Chattanooga Cares’ new executive director is dedicated to ensuring that the agency continues to be the central resource for HIV/AIDS clients and their families in the greater Chattanooga Area.
After 25 years of working in the private sector in real estate and business, David Brock has taken the helm of Chattanooga Cares, the organization whose mission is education, prevention and support for all people affected by HIV/AIDS. Brock holds a master’s in counseling and was previously the board chair of the organization. He wants Chattanooga Cares to be a “well-run” nonprofit organization that serves clients and benefits the community at large, while at the same time remaining responsible to contributors.
Recently, Brock and Jessica Plank, Chattanooga Cares community relations manager, spoke with “O&AN” regarding the current state of HIV/AIDS in Chattanooga and the future of their organization.
O&AN: What is the current impact of HIV/AIDS in the Greater Chattanooga Area?
Brock: Different populations are affected now, with the highest number of new cases being African Americans. We are seeing a decrease in the number of substance abusers testing positive, and the number of MSM (men who sleep with men) has stabilized.
O&AN: How is Chattanooga Cares responding to the current need?
Brock: We are working hard to reach out to communities affected by HIV/AIDS by doing more public relations in the Black Community. Recently we ran an ad in the Chattanooga Courier (a local African American newspaper). It is our goal to continue deconstructing the myth that HIV/AIDS is a gay, white male disease and help all people understand the importance of testing and education. As a result, we’ve seen a huge response in the number of people calling for information as well as the number of individuals coming in for testing.
O&AN: Once someone has tested positive, what services does Chattanooga Cares provide?
Brock: We provide case management and have counselors on call. Often we are able to assist people in finding housing and referrals to other social service agencies. Chattanooga Cares also has a fully staffed primary care clinic on site where we provide HIV/AIDS related care as well as primary care to our clients and their families.
O&AN: Mr. Brock, how will Chattanooga Cares be different under your leadership?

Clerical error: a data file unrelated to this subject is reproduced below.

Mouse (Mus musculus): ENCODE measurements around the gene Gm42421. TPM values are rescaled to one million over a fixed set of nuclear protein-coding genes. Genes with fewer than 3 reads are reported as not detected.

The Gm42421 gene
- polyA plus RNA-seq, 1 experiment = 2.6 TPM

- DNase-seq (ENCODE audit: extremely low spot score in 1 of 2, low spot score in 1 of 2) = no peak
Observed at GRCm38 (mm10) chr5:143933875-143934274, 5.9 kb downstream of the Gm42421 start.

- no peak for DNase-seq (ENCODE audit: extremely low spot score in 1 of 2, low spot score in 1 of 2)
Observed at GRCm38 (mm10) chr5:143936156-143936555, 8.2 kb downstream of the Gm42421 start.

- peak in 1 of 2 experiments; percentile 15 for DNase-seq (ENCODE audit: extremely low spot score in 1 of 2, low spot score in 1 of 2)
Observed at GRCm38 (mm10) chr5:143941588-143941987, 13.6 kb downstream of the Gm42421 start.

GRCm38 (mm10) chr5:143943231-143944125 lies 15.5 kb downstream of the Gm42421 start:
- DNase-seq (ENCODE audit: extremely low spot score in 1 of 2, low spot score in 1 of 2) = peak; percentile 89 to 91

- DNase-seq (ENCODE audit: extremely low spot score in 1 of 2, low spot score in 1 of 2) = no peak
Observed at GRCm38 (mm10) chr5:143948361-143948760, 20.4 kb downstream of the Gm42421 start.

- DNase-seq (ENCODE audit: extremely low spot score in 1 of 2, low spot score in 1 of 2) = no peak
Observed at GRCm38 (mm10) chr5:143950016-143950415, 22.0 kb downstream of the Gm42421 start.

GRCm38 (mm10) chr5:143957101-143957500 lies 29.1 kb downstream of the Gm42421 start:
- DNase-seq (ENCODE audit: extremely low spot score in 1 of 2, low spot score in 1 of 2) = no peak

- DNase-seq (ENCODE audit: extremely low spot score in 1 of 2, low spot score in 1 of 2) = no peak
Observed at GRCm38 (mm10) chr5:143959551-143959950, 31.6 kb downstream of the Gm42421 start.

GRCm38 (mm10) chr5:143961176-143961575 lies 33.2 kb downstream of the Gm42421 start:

Brock: Our services will be expanded to provide care to all persons affected by HIV/AIDS. We will not only be working with the client, but the client’s family. Anyone in the household can now get medical services and counseling at our facility.
We are working on providing more training to our staff, and adding new support groups. In September, we will initiate a support group for pregnant women with HIV as well as a women’s group. In the near future we hope to host a men’s group and a friends and family group.
O&AN: What are some of the challenges that Chattanooga Cares has faced that you look forward to tackling?
Brock: I want to expand the client base and make Hepatitis C and B training available to clients and staff. In the next 30 days, our Hepatitis testing service will begin. I want the organization to be funded solidly.
With the recent changes in TennCare, we have learned how to provide services with limited resources. I want to expand our resources by raising more money and getting the message out about what we do.
I will continue to work to de-stigmatize HIV and run the organization like a responsible business.
O&AN: What are some of the organization’s traditions that you plan to continue or strengthen under your leadership?
Brock: I am excited about all of the opportunities that are on the horizon. I want to make sure that we continue to be the resource for HIV/AIDS services in the area. We will continue our large community-wide activities like the Strides of March and Cut up for Life. Chattanooga Cares will continue to provide excellent service to our clients and meet their needs. We will always keep the focus on them because that’s why we’re here.
Visit Chattanooga Cares online at www.chattanoogacares.org or call their AIDS Hotline at 800-960-AIDS.